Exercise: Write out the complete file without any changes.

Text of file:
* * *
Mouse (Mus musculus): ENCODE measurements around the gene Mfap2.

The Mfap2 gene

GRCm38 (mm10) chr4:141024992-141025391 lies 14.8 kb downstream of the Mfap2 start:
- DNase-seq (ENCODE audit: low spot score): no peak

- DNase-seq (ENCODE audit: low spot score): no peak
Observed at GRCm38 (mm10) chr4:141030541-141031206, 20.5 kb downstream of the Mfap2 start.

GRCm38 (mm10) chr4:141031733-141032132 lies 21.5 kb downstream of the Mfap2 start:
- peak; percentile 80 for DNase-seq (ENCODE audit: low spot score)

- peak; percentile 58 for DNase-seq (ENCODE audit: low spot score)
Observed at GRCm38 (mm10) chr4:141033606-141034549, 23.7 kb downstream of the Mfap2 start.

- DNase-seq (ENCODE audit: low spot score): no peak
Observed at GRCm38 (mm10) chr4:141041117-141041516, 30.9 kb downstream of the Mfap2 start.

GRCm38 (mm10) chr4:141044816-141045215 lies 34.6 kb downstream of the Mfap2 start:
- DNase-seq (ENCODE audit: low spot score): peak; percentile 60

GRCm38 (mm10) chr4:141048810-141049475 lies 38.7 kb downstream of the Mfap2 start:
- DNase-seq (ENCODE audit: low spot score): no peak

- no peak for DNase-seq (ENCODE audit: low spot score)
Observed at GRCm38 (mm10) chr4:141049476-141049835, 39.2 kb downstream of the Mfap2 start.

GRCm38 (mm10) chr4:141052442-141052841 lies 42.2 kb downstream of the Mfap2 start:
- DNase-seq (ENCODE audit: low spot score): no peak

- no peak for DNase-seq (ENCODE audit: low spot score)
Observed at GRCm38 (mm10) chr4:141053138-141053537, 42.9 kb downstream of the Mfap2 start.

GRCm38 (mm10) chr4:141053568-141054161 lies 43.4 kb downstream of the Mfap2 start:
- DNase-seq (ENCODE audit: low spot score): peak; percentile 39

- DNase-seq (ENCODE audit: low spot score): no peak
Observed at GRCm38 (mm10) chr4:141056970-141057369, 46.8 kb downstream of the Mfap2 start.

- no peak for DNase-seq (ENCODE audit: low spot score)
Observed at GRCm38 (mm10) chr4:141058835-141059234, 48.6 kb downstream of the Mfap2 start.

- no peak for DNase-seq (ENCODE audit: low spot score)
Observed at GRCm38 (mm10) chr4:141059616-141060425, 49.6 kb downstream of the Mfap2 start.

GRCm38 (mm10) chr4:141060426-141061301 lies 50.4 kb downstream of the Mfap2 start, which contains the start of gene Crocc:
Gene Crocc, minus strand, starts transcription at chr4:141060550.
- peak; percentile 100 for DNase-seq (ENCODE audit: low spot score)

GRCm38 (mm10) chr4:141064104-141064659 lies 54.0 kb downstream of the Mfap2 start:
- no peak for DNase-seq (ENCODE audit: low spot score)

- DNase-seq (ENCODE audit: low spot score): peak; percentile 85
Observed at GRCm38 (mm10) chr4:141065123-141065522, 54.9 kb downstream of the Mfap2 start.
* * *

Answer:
Mouse (Mus musculus): ENCODE measurements around the gene Mfap2.

The Mfap2 gene

GRCm38 (mm10) chr4:141024992-141025391 lies 14.8 kb downstream of the Mfap2 start:
- DNase-seq (ENCODE audit: low spot score): no peak

- DNase-seq (ENCODE audit: low spot score): no peak
Observed at GRCm38 (mm10) chr4:141030541-141031206, 20.5 kb downstream of the Mfap2 start.

GRCm38 (mm10) chr4:141031733-141032132 lies 21.5 kb downstream of the Mfap2 start:
- peak; percentile 80 for DNase-seq (ENCODE audit: low spot score)

- peak; percentile 58 for DNase-seq (ENCODE audit: low spot score)
Observed at GRCm38 (mm10) chr4:141033606-141034549, 23.7 kb downstream of the Mfap2 start.

- DNase-seq (ENCODE audit: low spot score): no peak
Observed at GRCm38 (mm10) chr4:141041117-141041516, 30.9 kb downstream of the Mfap2 start.

GRCm38 (mm10) chr4:141044816-141045215 lies 34.6 kb downstream of the Mfap2 start:
- DNase-seq (ENCODE audit: low spot score): peak; percentile 60

GRCm38 (mm10) chr4:141048810-141049475 lies 38.7 kb downstream of the Mfap2 start:
- DNase-seq (ENCODE audit: low spot score): no peak

- no peak for DNase-seq (ENCODE audit: low spot score)
Observed at GRCm38 (mm10) chr4:141049476-141049835, 39.2 kb downstream of the Mfap2 start.

GRCm38 (mm10) chr4:141052442-141052841 lies 42.2 kb downstream of the Mfap2 start:
- DNase-seq (ENCODE audit: low spot score): no peak

- no peak for DNase-seq (ENCODE audit: low spot score)
Observed at GRCm38 (mm10) chr4:141053138-141053537, 42.9 kb downstream of the Mfap2 start.

GRCm38 (mm10) chr4:141053568-141054161 lies 43.4 kb downstream of the Mfap2 start:
- DNase-seq (ENCODE audit: low spot score): peak; percentile 39

- DNase-seq (ENCODE audit: low spot score): no peak
Observed at GRCm38 (mm10) chr4:141056970-141057369, 46.8 kb downstream of the Mfap2 start.

- no peak for DNase-seq (ENCODE audit: low spot score)
Observed at GRCm38 (mm10) chr4:141058835-141059234, 48.6 kb downstream of the Mfap2 start.

- no peak for DNase-seq (ENCODE audit: low spot score)
Observed at GRCm38 (mm10) chr4:141059616-141060425, 49.6 kb downstream of the Mfap2 start.

GRCm38 (mm10) chr4:141060426-141061301 lies 50.4 kb downstream of the Mfap2 start, which contains the start of gene Crocc:
Gene Crocc, minus strand, starts transcription at chr4:141060550.
- peak; percentile 100 for DNase-seq (ENCODE audit: low spot score)

GRCm38 (mm10) chr4:141064104-141064659 lies 54.0 kb downstream of the Mfap2 start:
- no peak for DNase-seq (ENCODE audit: low spot score)

- DNase-seq (ENCODE audit: low spot score): peak; percentile 85
Observed at GRCm38 (mm10) chr4:141065123-141065522, 54.9 kb downstream of the Mfap2 start.